The show started during the era of binge-watching, when viewers were suddenly watching shows in their entirety in as few sittings as possible, and that idea, the person sitting on their couch for five hours watching an entire season of a 25-minute, 12-episode adult cartoon, had an impact on the way BoJack‘s writers created their story structure.

To discuss this further, to really breakdown the episodic structure, we need to focus in on one. Our case study will be Episode 7, “Say Anything,” also known as the episode everything changed.

Like all previous and all subsequent episodes, “Say Anything” begins with a cold open. The screenshot at the beginning of this post is the first thing you see in the episode.

The Legend of John Stamos is a ~30-second clip from “Say Anything”‘s cold open.

As is the nature of the cold open, the theme song and opening credits roll next.

This is funky. But also, by starting with a cold open, the writers throw the show’s audience into the deep end at the very beginning, submerging us in the show. It’s a good technique to get the ball rolling, similar in effect to the Ancient Greek’s epic poetry technique, “in medias ras,” or starting in the middle. By starting in the middle of the action, the audience is hooked.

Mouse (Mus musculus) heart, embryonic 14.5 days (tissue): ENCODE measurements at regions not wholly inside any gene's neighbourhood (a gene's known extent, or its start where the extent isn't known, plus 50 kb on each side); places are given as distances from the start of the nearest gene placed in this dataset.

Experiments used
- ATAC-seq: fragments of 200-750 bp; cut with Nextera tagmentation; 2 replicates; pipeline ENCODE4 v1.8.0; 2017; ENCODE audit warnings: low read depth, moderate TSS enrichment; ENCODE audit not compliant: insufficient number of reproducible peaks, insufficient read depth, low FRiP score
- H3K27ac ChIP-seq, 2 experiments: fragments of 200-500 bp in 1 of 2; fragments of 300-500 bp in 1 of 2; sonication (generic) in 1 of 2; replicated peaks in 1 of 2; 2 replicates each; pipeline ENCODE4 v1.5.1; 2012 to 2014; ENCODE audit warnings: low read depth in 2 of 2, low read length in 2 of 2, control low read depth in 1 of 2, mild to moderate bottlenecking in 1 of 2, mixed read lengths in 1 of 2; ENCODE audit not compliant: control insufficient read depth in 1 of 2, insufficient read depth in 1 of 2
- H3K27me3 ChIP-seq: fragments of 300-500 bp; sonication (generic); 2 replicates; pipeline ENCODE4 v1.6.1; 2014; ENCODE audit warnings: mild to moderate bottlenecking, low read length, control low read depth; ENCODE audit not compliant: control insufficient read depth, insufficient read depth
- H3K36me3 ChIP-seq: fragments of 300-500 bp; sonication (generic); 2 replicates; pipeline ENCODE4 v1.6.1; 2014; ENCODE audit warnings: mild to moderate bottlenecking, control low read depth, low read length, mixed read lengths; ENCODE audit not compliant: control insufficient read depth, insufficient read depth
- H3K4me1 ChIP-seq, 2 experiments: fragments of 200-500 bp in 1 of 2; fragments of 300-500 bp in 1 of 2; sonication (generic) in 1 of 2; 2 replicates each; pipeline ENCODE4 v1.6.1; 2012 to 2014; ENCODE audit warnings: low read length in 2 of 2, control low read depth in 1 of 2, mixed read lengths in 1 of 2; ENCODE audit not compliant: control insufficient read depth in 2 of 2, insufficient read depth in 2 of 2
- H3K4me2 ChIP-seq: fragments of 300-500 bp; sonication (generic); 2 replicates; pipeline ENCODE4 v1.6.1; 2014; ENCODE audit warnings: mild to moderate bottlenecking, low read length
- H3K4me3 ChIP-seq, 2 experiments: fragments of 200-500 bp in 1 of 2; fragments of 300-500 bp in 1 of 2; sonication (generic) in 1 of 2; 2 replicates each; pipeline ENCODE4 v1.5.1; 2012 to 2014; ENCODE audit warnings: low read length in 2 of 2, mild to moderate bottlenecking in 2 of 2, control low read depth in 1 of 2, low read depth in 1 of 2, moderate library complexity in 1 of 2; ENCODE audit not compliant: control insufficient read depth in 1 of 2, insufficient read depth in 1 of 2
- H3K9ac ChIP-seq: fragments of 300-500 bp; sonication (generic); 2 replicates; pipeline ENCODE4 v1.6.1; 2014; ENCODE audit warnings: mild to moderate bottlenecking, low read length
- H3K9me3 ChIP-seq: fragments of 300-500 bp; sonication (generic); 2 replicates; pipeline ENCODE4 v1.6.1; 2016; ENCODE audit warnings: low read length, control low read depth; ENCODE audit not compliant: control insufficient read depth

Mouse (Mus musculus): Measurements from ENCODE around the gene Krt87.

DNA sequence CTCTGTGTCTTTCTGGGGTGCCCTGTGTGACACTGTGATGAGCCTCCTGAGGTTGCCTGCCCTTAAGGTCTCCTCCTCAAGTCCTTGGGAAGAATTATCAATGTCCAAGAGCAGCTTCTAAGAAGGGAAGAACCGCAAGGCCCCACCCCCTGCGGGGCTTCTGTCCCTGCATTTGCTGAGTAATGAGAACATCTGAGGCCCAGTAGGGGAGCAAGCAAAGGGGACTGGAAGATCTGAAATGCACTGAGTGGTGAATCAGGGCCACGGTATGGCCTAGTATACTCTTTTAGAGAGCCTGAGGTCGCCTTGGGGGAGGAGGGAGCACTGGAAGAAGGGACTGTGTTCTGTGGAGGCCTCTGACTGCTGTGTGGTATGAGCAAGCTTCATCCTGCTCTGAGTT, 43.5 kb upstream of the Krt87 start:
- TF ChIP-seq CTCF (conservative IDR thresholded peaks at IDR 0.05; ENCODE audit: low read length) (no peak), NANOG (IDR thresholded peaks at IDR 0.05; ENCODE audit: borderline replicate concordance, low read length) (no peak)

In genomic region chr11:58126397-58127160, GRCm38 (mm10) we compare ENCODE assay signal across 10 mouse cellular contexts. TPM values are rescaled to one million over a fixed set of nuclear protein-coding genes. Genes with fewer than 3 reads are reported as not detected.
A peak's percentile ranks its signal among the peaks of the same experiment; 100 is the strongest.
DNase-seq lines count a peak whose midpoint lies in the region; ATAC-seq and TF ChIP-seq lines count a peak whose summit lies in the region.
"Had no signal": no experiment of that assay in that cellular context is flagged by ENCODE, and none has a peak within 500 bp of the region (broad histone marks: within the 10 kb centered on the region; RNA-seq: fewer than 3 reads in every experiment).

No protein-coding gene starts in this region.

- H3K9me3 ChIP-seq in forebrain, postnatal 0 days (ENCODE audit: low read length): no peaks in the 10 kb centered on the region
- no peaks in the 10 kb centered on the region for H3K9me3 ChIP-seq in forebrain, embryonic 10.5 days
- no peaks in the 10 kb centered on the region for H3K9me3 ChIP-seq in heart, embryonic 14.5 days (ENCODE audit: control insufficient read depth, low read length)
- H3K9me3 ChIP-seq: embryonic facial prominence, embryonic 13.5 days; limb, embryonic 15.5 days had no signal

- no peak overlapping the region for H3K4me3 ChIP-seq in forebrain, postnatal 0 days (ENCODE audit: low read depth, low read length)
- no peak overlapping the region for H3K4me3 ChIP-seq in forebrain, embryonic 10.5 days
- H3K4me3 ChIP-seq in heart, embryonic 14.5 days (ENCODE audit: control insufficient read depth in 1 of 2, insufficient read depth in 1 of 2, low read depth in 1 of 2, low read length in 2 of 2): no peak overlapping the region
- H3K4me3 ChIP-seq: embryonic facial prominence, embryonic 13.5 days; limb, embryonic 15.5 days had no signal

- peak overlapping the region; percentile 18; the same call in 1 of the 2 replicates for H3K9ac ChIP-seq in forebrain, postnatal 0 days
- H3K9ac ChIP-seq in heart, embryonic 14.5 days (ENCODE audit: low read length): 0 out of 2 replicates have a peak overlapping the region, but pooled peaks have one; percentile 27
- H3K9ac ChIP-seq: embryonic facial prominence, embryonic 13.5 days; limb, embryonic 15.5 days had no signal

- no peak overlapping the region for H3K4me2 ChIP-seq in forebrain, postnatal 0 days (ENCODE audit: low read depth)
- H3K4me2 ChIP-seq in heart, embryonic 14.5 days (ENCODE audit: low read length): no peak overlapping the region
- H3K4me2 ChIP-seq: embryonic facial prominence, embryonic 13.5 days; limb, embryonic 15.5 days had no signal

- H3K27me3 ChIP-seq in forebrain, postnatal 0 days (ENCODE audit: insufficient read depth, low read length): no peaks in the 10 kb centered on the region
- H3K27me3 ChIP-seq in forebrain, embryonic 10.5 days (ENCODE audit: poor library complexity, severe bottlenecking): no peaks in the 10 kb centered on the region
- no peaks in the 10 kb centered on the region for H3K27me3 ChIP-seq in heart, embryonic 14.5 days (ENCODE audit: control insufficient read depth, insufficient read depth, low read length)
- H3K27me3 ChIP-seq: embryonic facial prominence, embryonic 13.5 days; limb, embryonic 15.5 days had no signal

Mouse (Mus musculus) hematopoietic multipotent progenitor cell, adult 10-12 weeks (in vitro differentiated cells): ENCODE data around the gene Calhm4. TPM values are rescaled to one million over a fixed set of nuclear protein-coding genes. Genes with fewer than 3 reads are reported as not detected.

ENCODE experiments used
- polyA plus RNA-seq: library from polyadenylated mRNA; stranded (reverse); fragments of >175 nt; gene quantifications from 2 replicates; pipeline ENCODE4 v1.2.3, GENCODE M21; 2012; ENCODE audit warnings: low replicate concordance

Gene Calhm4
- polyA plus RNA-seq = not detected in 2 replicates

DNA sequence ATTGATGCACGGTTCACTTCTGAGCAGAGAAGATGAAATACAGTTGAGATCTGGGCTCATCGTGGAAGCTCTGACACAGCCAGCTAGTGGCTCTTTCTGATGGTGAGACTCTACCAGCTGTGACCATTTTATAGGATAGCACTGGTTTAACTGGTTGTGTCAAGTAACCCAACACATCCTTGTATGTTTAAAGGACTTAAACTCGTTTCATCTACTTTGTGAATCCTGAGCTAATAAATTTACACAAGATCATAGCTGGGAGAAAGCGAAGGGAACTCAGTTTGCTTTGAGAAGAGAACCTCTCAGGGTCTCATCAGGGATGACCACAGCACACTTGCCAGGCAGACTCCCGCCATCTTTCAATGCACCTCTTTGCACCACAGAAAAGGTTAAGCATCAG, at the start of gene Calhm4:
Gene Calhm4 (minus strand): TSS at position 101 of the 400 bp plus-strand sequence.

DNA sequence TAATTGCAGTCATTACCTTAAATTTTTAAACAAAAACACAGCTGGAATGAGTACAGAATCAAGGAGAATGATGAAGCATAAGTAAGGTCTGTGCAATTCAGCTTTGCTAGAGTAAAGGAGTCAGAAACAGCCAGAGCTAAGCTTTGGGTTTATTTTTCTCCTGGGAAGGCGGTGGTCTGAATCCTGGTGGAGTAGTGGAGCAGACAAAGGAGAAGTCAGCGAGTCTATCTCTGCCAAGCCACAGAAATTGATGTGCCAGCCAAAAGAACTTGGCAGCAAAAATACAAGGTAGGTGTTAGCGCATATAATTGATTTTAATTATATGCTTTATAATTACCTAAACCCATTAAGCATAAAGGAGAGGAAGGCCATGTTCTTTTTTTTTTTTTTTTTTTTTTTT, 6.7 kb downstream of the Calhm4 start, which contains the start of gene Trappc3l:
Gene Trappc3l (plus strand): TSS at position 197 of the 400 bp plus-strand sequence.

After the opening sequences, BoJack Horseman can typically be split into two plots: an A-plot or main plot, and a B-plot or sub-plot. One of these plots always involves BoJack himself and functions as a tool to further the season long narrative arc surrounding his growing depression and self-questioning. More importantly, there is a story structure that exists beyond the confines of a single episode.

Usually, BoJack is involved more directly in the A-plot than the B-plot, but in the case of “Say Anything,” Princess Carolyn takes center stage. There are three main sections to her plot, and we can identify those via repetition of the phrase, “Get your shit together.”